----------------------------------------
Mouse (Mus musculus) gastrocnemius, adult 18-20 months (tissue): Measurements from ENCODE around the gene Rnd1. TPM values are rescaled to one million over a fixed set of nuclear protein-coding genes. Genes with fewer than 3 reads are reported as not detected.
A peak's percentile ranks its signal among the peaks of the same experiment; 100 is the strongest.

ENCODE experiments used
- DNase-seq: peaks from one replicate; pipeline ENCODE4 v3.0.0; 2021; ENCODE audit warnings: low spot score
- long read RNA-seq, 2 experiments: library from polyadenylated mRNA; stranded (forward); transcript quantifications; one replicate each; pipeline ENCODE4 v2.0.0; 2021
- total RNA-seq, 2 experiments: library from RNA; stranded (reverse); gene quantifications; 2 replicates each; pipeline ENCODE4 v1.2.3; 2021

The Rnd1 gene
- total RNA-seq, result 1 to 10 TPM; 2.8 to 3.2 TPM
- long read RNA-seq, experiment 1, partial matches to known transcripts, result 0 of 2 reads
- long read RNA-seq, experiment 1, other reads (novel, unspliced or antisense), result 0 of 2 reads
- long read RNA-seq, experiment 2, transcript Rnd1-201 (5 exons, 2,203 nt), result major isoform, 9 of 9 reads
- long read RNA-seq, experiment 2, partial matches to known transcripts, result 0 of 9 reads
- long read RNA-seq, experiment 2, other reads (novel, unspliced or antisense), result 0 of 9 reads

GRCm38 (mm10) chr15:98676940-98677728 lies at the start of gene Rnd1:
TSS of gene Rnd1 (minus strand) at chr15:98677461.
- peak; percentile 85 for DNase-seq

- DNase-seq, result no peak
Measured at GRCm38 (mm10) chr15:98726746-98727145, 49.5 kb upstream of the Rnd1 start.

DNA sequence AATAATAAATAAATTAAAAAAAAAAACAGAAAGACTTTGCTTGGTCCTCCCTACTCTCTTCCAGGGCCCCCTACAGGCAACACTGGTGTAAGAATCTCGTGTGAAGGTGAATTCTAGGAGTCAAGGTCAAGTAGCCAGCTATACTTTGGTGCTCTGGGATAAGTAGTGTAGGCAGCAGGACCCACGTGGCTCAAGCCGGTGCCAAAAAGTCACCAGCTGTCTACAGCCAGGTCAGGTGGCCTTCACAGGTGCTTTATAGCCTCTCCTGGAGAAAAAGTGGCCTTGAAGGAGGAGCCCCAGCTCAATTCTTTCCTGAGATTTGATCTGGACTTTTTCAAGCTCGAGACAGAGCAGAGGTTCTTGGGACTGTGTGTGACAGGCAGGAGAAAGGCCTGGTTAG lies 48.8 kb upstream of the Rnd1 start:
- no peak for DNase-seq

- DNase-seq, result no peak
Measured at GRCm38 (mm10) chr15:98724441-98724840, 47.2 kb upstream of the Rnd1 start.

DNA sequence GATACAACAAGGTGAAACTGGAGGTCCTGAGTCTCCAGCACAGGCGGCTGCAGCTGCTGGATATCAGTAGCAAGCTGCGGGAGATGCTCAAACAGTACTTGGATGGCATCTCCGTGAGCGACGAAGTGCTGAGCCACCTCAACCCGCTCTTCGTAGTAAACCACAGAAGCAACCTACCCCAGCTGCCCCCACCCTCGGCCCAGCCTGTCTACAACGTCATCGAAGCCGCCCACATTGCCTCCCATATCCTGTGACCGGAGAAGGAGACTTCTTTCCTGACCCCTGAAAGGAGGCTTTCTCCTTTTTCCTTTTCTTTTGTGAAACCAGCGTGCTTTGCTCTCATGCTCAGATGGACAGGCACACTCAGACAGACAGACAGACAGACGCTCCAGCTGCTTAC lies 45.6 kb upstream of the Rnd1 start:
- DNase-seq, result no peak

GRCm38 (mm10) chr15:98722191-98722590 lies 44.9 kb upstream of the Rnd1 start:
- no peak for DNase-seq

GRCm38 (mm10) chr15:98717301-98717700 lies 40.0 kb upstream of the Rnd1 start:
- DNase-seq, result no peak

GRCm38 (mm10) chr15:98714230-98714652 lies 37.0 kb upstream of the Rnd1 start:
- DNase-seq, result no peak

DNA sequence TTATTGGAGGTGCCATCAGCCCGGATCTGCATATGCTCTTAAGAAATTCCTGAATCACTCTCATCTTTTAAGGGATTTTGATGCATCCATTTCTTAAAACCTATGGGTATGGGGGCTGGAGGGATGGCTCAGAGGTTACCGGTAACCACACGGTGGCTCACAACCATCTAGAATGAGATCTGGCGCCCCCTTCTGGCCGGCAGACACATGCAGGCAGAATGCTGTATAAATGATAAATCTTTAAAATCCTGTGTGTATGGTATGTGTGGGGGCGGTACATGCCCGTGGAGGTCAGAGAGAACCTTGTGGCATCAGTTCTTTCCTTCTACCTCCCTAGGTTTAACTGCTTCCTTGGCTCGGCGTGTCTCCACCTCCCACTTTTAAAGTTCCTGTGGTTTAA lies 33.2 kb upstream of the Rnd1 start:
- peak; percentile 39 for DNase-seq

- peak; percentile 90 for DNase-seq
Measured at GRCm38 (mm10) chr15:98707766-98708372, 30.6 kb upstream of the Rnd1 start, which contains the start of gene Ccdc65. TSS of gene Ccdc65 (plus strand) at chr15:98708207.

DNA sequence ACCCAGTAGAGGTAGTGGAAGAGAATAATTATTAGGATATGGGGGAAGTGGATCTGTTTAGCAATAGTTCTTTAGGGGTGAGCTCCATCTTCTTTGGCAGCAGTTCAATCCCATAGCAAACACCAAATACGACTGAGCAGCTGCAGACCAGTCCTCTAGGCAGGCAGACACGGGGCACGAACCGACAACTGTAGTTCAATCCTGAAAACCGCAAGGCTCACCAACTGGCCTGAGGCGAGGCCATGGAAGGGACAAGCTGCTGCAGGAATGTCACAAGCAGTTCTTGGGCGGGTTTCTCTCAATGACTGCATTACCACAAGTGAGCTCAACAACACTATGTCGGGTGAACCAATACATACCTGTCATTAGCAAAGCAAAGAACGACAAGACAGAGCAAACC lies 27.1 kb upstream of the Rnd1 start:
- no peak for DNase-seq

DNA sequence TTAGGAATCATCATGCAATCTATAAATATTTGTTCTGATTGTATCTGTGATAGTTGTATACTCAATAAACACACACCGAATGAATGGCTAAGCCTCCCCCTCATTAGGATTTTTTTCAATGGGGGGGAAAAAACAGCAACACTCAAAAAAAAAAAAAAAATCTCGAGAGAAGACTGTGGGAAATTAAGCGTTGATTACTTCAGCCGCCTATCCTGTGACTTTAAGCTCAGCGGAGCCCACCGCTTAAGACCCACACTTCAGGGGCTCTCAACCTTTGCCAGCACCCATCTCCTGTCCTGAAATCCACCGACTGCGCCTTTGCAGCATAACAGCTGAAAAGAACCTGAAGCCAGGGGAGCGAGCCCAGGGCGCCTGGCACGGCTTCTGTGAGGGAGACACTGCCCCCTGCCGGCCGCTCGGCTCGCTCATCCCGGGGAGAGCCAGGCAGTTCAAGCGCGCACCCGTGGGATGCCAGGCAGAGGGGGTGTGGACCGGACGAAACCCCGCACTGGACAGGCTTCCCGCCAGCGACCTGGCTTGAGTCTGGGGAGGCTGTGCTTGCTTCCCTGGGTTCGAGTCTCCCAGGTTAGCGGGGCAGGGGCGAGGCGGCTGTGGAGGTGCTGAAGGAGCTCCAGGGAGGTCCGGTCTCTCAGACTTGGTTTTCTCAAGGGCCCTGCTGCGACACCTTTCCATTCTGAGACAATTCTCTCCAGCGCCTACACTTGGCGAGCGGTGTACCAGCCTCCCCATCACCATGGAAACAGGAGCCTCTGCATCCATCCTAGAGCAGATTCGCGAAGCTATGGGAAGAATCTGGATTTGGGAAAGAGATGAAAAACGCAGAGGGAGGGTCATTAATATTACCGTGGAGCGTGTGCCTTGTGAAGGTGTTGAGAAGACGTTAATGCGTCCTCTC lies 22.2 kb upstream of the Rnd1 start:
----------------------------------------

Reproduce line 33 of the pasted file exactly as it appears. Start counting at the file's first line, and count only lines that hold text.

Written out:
- peak; percentile 90 for DNase-seq